CLOSEcontent
MENUcontent
News Article CONTACT THE BSA
Oundle School's Concert for a Cause Raises over £2000 for Charity
27th October 2014

Over the summer, two Oundle School pupils, Molly-May Keston (16) and Sarah Boyle (16) decided to direct a charity concert, to raise money for two charities -  ‘Rosie’s Rainbow Fund’ (which provides music therapy for children in hospital – www.rosiesrainbowfund.co.uk  ) and ‘Supporting Dalit Children’ (a charity that supports poverty stricken children in India – www.supportingdalitchildren.com ). The idea of Concert for a Cause was born. The concert took place at Oundle’s Stahl Theatre on 26 September.

 

Pupil Production Manager, Lizzie Lee (16) commented, “The Stahl’s former Director, Ali Boag was very supportive of our causes and gave us the best available slot in the Stahl - the 26 September 2014. Molly and Sarah then realised that 26 days to perfect an entire musical theatre showcase was not going to be easy. They set about planning cast lists, prop lists, set, lighting, backing tracks - the list is endless - all before rehearsals started on the first Sunday of the School Quarter.”

 

Molly and Sarah directed vocal and choreography, which was helped by Molly’s experience form the West End stage.

 

The numbers were taken from modern Broadway and West End musicals such as: Matilda, the Book of Mormon, Shrek and Avenue Q.  Molly and Sarah’s aim was to show a side of musical theatre that the Stahl had never seen before.

 

The entire show was pupil-led, and although the team had unerring support from the dedicated team of permanent backstage crew in the Stahl, the entire production, including lighting design and set design, was undertaken predominantly by pupils.

 

Molly commented, “The run up to the show was a very exciting process and the cast began to exceed our expectations with their enthusiasm and abundant energy. It could not have been more rewarding to see what we had rehearsed come to life in the Stahl with the help of the fantastic technical team including Jo Henderson, Paul Laughton, Reb Desmond and George Mullen whose invaluable help cannot be underestimated.”

 

Sarah added, “Our company, which comprised of twenty five Third to Upper Sixth formers (Years 9-13) never lacked the necessary energy and determination. I was so proud of how much they both put in and got out of the rehearsals and the eventual performance. Molly and I would like to thank everyone who supported these two wonderful causes.”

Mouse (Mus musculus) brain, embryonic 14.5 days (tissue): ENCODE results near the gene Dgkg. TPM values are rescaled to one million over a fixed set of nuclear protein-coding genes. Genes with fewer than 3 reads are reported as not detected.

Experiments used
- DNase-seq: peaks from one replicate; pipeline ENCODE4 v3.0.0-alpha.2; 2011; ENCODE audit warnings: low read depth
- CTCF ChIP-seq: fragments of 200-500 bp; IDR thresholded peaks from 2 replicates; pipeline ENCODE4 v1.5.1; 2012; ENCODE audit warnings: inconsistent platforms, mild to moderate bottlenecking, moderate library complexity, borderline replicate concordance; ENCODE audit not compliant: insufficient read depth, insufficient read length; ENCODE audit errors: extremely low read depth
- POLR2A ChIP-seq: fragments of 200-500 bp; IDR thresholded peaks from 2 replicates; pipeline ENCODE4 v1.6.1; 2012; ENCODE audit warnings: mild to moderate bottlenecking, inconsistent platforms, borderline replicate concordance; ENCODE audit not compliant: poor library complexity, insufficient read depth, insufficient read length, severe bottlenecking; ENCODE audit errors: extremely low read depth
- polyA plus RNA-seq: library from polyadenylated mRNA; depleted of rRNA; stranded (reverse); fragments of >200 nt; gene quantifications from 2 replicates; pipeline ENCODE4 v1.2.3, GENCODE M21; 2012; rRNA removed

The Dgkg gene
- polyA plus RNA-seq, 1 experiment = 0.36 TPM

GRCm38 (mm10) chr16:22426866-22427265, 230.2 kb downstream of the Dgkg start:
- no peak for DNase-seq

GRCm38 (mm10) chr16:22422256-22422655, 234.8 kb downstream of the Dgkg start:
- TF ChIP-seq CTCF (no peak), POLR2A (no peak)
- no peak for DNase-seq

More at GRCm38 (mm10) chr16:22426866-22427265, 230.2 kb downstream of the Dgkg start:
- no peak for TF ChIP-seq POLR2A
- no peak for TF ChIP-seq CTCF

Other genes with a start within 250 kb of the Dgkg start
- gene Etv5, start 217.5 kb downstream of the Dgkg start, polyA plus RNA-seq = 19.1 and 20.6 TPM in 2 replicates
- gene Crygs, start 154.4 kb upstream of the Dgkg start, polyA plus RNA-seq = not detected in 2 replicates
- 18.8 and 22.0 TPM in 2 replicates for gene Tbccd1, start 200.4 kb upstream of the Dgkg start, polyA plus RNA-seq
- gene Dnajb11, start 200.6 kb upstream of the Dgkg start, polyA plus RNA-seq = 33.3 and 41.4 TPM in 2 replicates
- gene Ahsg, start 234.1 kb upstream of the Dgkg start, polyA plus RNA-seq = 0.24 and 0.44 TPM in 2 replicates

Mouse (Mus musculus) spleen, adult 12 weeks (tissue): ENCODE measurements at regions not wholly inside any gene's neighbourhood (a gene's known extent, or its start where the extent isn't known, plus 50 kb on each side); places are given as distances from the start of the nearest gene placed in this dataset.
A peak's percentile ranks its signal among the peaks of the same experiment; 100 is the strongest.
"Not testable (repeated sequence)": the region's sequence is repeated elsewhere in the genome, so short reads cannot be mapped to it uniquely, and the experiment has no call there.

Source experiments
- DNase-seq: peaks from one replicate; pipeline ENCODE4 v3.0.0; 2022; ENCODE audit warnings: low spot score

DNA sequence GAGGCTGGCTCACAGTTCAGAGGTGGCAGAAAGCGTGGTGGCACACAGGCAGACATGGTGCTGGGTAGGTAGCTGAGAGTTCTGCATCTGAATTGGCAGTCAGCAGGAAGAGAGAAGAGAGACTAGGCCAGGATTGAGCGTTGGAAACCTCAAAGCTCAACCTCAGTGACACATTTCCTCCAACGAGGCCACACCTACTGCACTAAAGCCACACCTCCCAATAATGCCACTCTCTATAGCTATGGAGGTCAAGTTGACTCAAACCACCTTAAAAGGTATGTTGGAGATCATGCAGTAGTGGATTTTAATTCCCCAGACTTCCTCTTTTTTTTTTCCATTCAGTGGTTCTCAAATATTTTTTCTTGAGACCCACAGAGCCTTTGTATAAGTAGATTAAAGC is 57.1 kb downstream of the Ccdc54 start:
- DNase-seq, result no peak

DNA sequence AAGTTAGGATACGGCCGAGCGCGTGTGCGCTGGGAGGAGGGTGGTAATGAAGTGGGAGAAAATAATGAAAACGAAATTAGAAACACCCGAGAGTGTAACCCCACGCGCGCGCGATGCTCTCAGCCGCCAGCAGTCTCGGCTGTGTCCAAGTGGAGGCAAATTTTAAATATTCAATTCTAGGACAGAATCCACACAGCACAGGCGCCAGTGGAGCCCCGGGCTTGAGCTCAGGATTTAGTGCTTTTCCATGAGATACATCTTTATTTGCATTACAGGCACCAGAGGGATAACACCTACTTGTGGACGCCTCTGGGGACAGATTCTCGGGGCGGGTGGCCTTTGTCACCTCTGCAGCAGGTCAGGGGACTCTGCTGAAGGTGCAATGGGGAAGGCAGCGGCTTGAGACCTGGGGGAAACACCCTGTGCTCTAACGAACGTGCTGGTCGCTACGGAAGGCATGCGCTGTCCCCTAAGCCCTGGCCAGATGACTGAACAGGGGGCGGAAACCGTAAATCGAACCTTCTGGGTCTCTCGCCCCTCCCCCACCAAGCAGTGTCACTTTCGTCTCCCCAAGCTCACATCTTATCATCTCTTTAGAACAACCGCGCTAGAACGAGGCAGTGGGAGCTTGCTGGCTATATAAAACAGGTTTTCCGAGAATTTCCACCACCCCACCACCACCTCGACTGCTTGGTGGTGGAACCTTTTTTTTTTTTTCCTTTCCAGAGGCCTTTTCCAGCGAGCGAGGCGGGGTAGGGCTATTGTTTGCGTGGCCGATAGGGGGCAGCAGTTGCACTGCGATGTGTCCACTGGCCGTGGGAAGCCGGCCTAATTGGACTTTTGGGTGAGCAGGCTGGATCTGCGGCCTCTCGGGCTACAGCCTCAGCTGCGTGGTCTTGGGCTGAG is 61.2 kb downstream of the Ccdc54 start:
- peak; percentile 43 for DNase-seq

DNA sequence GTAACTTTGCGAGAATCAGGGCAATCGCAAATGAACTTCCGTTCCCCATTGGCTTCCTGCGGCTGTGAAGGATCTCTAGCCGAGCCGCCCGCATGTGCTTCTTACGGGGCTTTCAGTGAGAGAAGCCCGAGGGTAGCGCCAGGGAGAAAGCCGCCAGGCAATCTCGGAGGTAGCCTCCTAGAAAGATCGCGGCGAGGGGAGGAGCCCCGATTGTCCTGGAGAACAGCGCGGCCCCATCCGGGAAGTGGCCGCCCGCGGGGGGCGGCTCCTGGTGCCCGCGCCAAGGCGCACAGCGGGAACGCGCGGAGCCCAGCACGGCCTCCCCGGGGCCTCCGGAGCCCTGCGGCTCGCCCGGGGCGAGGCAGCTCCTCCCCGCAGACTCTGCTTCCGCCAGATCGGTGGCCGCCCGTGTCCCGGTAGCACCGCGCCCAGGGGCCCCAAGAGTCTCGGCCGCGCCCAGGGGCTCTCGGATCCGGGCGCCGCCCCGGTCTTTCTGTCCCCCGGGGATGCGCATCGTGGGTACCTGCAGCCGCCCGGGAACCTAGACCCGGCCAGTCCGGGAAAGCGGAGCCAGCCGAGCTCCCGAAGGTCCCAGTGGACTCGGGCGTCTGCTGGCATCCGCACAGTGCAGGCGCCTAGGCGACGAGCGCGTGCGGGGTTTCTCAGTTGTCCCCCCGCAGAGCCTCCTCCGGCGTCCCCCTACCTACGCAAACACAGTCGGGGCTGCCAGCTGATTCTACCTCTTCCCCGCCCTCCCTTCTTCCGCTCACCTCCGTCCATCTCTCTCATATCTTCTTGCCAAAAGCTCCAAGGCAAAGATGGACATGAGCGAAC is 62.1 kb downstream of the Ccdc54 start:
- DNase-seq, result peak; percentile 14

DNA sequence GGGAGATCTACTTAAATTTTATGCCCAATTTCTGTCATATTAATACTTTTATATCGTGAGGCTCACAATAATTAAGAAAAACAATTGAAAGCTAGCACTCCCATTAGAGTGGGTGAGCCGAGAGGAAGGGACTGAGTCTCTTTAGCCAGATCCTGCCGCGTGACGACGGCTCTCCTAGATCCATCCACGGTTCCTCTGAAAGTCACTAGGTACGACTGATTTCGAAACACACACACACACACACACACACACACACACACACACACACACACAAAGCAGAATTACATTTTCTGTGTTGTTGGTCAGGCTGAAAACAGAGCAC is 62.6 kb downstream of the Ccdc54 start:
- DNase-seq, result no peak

The performance sold out two weeks before the concert and an additional 100 tickets were made available for the dress rehearsal - all of which helped to raise over £2000 for the two charities.

 

Carolyn, Rosie’s Mum and Molly May’s aunt wrote, “There was nothing that Rosie loved doing more than creating shows with her cousins. Thank you not only for raising much needed funds for the children Rosie cared about so much, but also for helping to raise awareness of Rosie’s Rainbow Fund.”

 

Rosie’s Rainbow Fund – www.rosiesrainbowfund.co.uk

 

Rosie’s Rainbow Fund was established in 2003 after the death of 11 year old Rosie Mayling. While in the John Radcliffe hospital in Oxford, Rosie decided that when she was better she would put on shows to raise money for the sick children in the hospital. Following the loss of Rosie, her family set up Rosie’s Rainbow fund – Rosie’s spirit lives on in the work of the fund through a programme of support to families and children affected by illness, disability and bereavement. Activities include;

 

·         Music therapy in 3 hospitals

·         Massage for parents of long stay and seriously ill children

·         Music therapy sessions for special needs children

·         Bereavement support for families after the loss of a child

·         Purchase of equipment for children with special needs

·         Supporting scientific research in to childhood illnesses

 

 

Supporting Dalit Children – www.supportingdalitchildren.com

 

 

The Dalits, also known as the 'untouchables', are the lowest caste in the traditional Indian caste system; a system which is now against the law in India. Dinah Findlay, mother of two former Oundle pupils (Old Oundelians,) Lally and Patrick, set up the charity in 2008 after a family holiday to India in 2007. In India, Dinah met Father Eric and Father Maxim, two Indian Jesuit priests, who had founded Xavier School in 2004. ‘Supporting Dalit Children’ now supports this school and Loyola School which it helped set up in 2011. Both schools support and provide educational opportunities for Dalit children.

Earlier in the Quarter, Oundle welcomed Peter and Dinah Findlay to the Sixth Form Lecture series to speak about the charity, Supporting Dalit Children. After meeting Dalit children, Mrs Findlay was persuaded to find a way to help the so-called ‘untouchables’ who are excluded from good jobs, healthcare and education. Mr and Mrs Findlay shared stories about some of the conditions and the desperate inequality that the Dalit are forced to live with. One young boy was thirsty, and yet could not drink from the same water canister as someone from a higher caste, stigmatised for being thought of as dirty and unclean.

Over the Christmas holidays a group of Oundle pupils (including Sarah) and staff will be visiting Loyola School to work alongside the Dalit children.

 The money raised will:

·         Help to fund educational projects including the building of primary schools in remote villages

·         Help to fund social projects

·         Raise awareness of the plight of the Dalits

 

You may also be interested in ...